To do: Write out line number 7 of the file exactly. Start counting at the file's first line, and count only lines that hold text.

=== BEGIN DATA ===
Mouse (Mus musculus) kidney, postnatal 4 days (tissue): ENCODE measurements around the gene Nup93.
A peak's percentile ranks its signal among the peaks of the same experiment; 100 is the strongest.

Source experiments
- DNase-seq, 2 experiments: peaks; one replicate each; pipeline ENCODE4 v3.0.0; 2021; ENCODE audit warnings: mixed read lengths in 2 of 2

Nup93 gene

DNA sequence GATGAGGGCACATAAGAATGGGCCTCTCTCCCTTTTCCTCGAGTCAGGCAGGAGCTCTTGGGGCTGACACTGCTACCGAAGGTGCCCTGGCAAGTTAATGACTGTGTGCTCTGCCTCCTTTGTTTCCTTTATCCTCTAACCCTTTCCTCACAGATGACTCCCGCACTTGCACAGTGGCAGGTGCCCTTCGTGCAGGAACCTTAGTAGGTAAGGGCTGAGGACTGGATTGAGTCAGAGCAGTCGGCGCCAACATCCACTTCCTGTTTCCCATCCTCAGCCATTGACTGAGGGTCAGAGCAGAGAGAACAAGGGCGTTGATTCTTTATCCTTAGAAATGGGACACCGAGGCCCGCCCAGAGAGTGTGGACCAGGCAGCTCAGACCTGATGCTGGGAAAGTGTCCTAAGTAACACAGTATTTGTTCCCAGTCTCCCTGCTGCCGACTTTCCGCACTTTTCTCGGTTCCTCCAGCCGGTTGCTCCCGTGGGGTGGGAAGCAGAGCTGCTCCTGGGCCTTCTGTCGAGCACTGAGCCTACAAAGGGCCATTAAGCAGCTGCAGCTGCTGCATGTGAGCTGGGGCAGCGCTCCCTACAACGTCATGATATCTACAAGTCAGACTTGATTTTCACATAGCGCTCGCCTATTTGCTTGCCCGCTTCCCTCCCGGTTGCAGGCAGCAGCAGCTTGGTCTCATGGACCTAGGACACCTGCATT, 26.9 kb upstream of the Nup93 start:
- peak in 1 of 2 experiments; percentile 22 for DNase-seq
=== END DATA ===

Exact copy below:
- peak in 1 of 2 experiments; percentile 22 for DNase-seq